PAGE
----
Royen published this proof in an article with the title *A simple proof of the Gaussian correlation conjecture extended to multivariate gamma distributions* on arXiv ^{ [6] } and subsequently in the Far East Journal of Theoretical Statistics,^{ [7] } a relatively unknown periodical based in Allahabad, India, for which Royen was at the time voluntarily working as a referee himself. Due to this, his proof went at first largely unnoticed by the scientific community,^{ [8] } until in late 2015 two Polish mathematicians, Rafał Latała and Dariusz Matlak, wrote a paper in which they reorganized Royen's proof in a way that was intended to be easier to follow.^{ [1] } In July 2015, Royen supplemented his proof with a further paper in arXiv *Some probability inequalities for multivariate gamma and normal distributions*.^{ [9] }

**Allahabad**, officially known as **Prayagraj**, and also known as **Illahabad** and **Prayag**, is a city in the Indian state of Uttar Pradesh. It is the administrative headquarters of Allahabad district—the most populous district in the state and 13th most populous district in India—and the Allahabad division.

On March 28, 2017 Natalie Wolchover of * Quanta Magazine * published a story about Royen's proof, after which he gained more academic and public recognition for his achievement, which is not only remarkable because of its mathematical significance but also of Royen's (from a mathematical perspective) advanced age (67) when he found the proof of the GCI. In addition to this, it's also noteworthy that the world of mathematics and statistics has apparently become so vast that experts in a field can be unaware two years after publication of a proof, that an important conjecture in their own field has been proved.

**Louis de Branges de Bourcia** is a French-American mathematician. He is the Edward C. Elliott Distinguished Professor of Mathematics at Purdue University in West Lafayette, Indiana. He is best known for proving the long-standing Bieberbach conjecture in 1984, now called de Branges's theorem. He claims to have proved several important conjectures in mathematics, including the generalized Riemann hypothesis.

The **Kepler conjecture**, named after the 17th-century mathematician and astronomer Johannes Kepler, is a mathematical theorem about sphere packing in three-dimensional Euclidean space. It states that no arrangement of equally sized spheres filling space has a greater average density than that of the cubic close packing and hexagonal close packing arrangements. The density of these arrangements is around 74.05%.

**Probability** is a measure of the likeliness that an event will occur. Probability is used to quantify an attitude of mind towards some proposition of whose truth we are not certain. The proposition of interest is usually of the form "A specific event will occur." The attitude of mind is of the form "How certain are we that the event will occur?" The certainty we adopt can be described in terms of a numerical measure and this number, between 0 and 1, we call probability. Probability theory is used extensively in statistics, mathematics, science and philosophy to draw conclusions about the likelihood of potential events and the underlying mechanics of complex systems.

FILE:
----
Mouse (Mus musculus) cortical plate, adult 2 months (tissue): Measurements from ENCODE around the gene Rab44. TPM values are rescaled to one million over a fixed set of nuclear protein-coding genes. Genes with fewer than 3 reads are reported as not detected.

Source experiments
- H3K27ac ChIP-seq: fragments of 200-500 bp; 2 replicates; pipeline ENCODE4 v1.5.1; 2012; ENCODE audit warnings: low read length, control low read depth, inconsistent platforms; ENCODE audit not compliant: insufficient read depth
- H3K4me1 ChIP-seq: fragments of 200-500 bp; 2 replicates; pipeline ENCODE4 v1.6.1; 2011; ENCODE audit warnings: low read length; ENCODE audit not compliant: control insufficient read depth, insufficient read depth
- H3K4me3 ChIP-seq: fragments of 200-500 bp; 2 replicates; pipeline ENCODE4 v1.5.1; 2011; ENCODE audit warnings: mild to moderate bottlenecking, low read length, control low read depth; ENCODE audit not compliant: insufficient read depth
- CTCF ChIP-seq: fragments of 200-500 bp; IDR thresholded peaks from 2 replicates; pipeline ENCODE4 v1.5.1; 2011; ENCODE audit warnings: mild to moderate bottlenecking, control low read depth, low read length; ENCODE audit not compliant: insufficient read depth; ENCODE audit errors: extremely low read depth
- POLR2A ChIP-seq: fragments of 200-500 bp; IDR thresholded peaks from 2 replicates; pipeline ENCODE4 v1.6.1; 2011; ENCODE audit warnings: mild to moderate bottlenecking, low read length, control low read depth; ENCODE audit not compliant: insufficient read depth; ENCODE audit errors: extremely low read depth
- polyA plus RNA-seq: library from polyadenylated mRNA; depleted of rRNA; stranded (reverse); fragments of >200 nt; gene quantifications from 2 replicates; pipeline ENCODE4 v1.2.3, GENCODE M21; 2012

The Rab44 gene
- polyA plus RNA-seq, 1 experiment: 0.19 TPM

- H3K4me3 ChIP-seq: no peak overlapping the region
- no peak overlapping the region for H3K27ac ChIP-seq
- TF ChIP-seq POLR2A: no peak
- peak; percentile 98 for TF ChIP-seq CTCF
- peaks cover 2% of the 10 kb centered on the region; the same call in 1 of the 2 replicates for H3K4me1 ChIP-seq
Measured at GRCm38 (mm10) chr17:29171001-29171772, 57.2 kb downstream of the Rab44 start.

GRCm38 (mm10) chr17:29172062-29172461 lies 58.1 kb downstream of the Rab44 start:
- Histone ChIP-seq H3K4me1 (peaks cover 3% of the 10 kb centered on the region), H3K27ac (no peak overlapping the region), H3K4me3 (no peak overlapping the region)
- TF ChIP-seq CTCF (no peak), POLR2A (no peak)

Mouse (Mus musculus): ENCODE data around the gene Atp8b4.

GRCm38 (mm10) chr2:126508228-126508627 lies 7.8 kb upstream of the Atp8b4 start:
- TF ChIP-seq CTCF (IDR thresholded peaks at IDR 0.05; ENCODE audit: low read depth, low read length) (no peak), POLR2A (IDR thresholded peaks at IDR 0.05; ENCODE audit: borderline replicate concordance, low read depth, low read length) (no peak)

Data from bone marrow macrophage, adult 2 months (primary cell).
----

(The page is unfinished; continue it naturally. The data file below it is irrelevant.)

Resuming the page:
In convex analysis, a non-negative function *f* : **R**^{n} → **R**_{+} is **logarithmically concave** if its domain is a convex set, and if it satisfies the inequality

**Thomas Callister Hales** is an American mathematician working in the areas of representation theory, discrete geometry, and formal verification. In representation theory he is known for his work on the Langlands program and the proof of the fundamental lemma over the group Sp(4). In discrete geometry, he settled the Kepler conjecture on the density of sphere packings and the honeycomb conjecture. In 2014, he announced the completion of the Flyspeck Project, which formally verified the correctness of his proof of the Kepler conjecture.

In statistics, the **multivariate t-distribution** is a multivariate probability distribution. It is a generalization to random vectors of the Student's

In mathematics, the **Gaussian isoperimetric inequality**, proved by Boris Tsirelson and Vladimir Sudakov, and later independently by Christer Borell, states that among all sets of given Gaussian measure in the *n*-dimensional Euclidean space, half-spaces have the minimal Gaussian boundary measure.

Inequalities are very important in the study of information theory. There are a number of different contexts in which these inequalities appear.

In mathematics, the **Fortuin–Kasteleyn–Ginibre (FKG) inequality** is a correlation inequality, a fundamental tool in statistical mechanics and probabilistic combinatorics, due to Cees M. Fortuin, Pieter W. Kasteleyn, and Jean Ginibre (1971). Informally, it says that in many random systems, increasing events are positively correlated, while an increasing and a decreasing event are negatively correlated. It was obtained by studying the random cluster model.